Banning classics such as the Twain masterpieces for including the n-word may have indeed stopped some young children today from being exposed to this extremely derogatory word in literature. But it has also resulted in an impoverishment of their world, according to Meghan Cox Gurdon, who wrote a story in the Opinion section of the Wall Street Journal recently.

The development spurs a range of questions in those who care about human history. Have we become so fragile as a society that we cannot tolerate the portrayal of different norms of behavior that were part of human life for millennia? How much of our cultural heritage must be thrown in the dumpster because this literature makes references to people who use words that we no longer use?

Can we afford as a society to arrogantly dismiss world classics such as the Odyssey as “trash” because they portray warfare and traditional gender roles — which were the norm on the earth for many thousands of years?

Are we to be deprived of one the earliest works of literature in the world because not everything that was described in it reflects our world today? Shouldn’t these instances actually be an opportunity for a teaching moment?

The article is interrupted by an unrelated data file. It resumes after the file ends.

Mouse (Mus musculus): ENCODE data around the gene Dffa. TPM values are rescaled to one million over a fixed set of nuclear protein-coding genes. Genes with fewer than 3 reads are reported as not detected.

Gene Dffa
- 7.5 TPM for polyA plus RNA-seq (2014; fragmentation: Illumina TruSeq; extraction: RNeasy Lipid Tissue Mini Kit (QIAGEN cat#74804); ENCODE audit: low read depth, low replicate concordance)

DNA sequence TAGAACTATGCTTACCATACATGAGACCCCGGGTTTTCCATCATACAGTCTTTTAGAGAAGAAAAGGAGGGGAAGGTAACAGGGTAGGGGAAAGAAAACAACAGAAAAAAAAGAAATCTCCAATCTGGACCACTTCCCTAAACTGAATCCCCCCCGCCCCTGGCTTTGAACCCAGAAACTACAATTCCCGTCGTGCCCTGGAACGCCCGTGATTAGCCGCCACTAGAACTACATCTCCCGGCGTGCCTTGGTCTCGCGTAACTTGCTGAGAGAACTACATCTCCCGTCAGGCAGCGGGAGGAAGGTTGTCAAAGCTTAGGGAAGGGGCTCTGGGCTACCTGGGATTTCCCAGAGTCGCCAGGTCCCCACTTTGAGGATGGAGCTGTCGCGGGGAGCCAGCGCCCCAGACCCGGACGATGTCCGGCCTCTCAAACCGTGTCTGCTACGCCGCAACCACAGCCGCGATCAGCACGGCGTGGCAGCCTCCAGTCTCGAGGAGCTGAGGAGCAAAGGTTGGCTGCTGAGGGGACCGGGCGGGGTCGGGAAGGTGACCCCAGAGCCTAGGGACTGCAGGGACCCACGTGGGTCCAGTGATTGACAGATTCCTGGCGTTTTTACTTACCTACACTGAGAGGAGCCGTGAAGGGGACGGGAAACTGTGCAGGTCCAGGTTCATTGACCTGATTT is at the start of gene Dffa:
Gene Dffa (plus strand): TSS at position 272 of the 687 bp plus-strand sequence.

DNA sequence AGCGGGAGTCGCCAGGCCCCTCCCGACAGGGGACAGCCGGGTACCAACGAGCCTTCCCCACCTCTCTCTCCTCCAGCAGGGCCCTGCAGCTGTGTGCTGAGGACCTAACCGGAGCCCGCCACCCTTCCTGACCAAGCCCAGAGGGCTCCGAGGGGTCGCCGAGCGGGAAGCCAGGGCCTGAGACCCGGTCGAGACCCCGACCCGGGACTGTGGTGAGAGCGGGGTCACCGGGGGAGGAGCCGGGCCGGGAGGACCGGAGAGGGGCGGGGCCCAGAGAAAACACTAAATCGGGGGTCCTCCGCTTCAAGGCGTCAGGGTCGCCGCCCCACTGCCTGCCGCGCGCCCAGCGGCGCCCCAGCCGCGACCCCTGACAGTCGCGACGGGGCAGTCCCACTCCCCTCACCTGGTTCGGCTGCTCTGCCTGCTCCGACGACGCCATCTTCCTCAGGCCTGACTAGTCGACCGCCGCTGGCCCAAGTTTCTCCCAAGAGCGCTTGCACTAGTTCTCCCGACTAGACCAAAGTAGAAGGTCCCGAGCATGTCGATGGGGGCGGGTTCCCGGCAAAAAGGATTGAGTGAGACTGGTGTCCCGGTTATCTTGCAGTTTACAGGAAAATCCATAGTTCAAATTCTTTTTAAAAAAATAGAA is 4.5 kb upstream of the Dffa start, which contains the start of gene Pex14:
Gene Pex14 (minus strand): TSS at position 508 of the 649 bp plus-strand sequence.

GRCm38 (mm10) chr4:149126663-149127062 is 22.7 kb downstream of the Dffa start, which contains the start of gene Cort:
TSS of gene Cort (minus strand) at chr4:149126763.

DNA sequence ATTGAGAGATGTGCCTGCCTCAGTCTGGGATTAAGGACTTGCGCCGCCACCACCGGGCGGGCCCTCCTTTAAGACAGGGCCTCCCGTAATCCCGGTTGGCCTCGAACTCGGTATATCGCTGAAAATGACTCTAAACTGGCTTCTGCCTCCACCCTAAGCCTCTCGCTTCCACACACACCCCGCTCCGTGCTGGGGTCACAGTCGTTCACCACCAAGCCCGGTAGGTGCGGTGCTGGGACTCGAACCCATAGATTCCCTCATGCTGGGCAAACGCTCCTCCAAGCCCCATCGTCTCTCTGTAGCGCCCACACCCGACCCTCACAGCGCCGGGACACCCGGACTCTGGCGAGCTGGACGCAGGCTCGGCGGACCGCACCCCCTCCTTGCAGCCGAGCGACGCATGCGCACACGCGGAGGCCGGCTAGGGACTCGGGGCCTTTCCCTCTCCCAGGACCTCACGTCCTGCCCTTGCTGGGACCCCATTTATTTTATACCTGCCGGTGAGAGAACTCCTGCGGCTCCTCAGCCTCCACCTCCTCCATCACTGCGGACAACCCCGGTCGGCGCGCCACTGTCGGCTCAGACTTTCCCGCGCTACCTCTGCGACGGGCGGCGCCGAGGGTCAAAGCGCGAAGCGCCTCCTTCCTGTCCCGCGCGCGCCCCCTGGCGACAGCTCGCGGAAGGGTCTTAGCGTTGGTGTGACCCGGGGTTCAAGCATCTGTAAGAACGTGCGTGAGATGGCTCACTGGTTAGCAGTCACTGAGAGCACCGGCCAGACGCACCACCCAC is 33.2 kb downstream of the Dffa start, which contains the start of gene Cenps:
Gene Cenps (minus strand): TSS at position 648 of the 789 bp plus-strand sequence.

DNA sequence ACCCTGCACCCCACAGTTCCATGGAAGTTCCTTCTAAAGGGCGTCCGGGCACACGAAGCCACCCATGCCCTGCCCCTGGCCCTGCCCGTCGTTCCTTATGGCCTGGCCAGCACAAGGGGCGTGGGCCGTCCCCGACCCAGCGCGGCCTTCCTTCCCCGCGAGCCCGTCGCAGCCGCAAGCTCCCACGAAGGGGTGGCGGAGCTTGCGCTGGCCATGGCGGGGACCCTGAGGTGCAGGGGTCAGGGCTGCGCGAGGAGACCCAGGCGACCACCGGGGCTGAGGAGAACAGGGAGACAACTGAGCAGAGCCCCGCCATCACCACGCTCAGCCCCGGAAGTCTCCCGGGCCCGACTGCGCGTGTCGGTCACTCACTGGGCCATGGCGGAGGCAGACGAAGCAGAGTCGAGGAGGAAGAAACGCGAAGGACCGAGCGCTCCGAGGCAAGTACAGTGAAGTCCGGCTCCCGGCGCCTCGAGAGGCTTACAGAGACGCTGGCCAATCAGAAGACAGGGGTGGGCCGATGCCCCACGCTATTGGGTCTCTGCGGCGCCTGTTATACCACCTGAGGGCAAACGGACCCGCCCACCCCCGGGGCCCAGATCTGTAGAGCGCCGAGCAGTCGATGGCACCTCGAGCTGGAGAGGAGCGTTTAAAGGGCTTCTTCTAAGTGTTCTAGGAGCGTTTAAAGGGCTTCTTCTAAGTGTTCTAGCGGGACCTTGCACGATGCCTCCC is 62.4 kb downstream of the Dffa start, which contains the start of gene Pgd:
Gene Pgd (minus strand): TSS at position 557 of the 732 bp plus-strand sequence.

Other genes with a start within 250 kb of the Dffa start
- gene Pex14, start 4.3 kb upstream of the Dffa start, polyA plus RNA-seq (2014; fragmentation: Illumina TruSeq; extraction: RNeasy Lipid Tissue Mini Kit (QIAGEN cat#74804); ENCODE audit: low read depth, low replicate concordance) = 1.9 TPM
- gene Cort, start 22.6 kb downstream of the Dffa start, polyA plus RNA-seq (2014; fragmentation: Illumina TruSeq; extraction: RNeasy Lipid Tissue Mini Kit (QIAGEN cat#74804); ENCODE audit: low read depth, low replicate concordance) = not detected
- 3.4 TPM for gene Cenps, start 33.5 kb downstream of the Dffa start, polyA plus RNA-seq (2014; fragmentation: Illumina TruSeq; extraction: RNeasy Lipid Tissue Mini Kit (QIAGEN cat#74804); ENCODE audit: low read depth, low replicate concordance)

Asking for students’ opinions “harmful”

In her opinion piece, Gurdon quoted from an article by young-adult novelist Padma Venkatraman which was published in the School Library Journal, in which she stated “challenging old classics is the literary equivalent of replacing statues of racist figures.”

The concept that children shouldn’t be exposed to works of literature “in which racism, sexism, ableism, anti-Semitism, and other forms of hate are the norm,” is espoused by young-adult novelist Padma Venkatraman. She wrote in the periodical School Library Journal that no author must be spared in this attempt to scrub literary history.

“Absolving Shakespeare of responsibility by mentioning that he lived at a time when hate-ridden sentiments prevailed, risks sending a subliminal message that academic excellence outweighs hateful rhetoric.

“Racism in classics can’t be negated merely by alerting young readers to its presence,” she warned. “Unless we have the time, energy, attention, expertise, and ability to foster nuanced conversations in which even the shyest readers feel empowered to engage if they choose, we may hurt, not help. Pressuring readers of color to speak up also removes free choice and can be harmful.”